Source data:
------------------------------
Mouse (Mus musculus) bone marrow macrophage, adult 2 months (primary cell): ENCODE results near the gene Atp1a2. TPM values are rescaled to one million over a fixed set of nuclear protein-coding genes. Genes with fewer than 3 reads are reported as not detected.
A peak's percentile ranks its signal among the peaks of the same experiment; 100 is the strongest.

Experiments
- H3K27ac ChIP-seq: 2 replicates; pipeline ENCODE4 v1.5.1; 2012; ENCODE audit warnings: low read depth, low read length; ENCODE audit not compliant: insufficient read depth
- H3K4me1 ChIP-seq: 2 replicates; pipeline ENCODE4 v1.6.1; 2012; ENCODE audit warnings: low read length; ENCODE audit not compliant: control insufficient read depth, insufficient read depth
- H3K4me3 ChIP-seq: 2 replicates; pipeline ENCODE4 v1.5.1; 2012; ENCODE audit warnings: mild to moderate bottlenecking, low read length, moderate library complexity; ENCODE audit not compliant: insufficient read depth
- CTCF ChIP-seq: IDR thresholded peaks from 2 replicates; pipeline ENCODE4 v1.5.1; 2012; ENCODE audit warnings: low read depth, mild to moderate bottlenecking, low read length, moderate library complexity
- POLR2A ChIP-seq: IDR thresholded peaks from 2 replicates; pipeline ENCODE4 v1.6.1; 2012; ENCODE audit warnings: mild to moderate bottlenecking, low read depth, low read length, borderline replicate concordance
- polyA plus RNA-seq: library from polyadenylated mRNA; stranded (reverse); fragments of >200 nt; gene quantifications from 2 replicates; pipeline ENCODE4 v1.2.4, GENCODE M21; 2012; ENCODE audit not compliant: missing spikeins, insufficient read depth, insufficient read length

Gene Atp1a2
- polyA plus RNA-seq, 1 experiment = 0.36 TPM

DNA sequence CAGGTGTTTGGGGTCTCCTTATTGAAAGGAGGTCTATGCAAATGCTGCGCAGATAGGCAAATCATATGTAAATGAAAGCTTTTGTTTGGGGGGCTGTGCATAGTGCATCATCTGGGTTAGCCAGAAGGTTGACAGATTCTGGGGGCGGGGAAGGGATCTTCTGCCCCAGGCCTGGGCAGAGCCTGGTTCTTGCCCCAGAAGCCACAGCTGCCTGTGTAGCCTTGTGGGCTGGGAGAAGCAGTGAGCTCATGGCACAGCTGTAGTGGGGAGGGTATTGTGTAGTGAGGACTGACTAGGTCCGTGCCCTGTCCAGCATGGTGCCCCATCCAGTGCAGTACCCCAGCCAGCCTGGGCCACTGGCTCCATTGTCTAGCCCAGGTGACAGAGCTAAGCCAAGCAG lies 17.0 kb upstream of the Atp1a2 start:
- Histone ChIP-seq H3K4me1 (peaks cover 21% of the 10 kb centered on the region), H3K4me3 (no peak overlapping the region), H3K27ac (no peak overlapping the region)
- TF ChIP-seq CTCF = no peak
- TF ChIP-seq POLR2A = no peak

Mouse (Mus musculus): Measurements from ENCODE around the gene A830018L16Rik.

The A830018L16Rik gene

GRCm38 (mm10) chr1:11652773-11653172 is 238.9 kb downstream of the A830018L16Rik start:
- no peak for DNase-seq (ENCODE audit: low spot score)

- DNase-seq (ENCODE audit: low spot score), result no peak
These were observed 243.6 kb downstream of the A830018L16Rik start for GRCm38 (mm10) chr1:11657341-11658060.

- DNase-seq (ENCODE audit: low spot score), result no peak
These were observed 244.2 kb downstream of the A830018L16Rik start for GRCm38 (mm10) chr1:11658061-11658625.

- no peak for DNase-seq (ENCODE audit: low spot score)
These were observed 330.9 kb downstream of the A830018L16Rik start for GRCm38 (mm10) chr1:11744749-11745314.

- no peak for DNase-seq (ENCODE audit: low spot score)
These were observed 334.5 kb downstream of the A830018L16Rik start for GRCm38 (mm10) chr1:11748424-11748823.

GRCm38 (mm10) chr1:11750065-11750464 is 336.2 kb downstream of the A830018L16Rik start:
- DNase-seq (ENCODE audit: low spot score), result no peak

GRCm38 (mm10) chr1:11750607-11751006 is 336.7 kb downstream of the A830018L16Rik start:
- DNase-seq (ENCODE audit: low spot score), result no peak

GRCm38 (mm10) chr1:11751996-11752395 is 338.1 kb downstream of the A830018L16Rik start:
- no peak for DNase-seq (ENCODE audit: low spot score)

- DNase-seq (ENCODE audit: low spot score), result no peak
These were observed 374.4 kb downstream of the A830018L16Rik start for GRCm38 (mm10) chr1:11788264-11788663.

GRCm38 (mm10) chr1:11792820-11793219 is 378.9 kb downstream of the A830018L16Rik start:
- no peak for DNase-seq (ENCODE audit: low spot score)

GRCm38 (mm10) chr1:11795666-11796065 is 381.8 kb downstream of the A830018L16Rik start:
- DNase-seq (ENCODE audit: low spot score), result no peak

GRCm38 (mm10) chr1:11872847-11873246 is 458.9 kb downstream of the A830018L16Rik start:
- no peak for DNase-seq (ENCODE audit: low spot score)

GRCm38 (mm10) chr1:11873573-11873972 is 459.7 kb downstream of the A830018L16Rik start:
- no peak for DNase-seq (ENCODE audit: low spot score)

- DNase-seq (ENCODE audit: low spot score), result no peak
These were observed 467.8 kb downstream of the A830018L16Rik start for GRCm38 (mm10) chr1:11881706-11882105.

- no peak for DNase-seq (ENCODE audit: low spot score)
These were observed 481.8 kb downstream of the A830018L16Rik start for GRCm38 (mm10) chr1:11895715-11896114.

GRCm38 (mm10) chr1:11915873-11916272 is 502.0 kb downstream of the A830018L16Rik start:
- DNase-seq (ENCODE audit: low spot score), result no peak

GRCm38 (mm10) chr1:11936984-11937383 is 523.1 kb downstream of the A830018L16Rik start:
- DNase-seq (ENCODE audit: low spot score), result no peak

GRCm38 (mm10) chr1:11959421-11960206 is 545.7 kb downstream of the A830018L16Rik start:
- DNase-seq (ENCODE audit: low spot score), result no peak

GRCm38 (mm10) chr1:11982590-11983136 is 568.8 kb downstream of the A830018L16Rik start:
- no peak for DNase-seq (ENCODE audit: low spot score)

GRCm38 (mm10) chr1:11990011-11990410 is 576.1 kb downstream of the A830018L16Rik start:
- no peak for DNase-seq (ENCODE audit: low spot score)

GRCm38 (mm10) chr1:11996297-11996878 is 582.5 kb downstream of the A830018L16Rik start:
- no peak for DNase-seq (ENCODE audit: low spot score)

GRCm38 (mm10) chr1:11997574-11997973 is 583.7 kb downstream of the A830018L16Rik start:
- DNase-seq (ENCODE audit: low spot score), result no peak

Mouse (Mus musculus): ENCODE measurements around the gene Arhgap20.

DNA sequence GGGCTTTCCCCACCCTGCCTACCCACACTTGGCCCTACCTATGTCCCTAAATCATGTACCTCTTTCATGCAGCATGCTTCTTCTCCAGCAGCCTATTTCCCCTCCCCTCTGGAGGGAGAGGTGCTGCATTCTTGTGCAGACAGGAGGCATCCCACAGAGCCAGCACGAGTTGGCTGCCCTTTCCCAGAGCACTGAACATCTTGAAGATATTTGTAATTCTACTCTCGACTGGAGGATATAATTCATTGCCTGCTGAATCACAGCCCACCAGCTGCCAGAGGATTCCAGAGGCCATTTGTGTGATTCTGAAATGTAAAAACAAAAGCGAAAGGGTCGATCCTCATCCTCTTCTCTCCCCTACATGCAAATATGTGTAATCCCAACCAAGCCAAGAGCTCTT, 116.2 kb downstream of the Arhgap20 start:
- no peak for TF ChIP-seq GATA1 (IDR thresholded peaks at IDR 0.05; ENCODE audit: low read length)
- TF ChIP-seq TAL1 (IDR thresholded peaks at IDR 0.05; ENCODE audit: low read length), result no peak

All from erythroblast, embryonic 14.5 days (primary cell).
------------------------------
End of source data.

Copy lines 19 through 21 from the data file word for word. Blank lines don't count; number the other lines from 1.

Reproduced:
- no peak for DNase-seq (ENCODE audit: low spot score)

- DNase-seq (ENCODE audit: low spot score), result no peak
These were observed 243.6 kb downstream of the A830018L16Rik start for GRCm38 (mm10) chr1:11657341-11658060.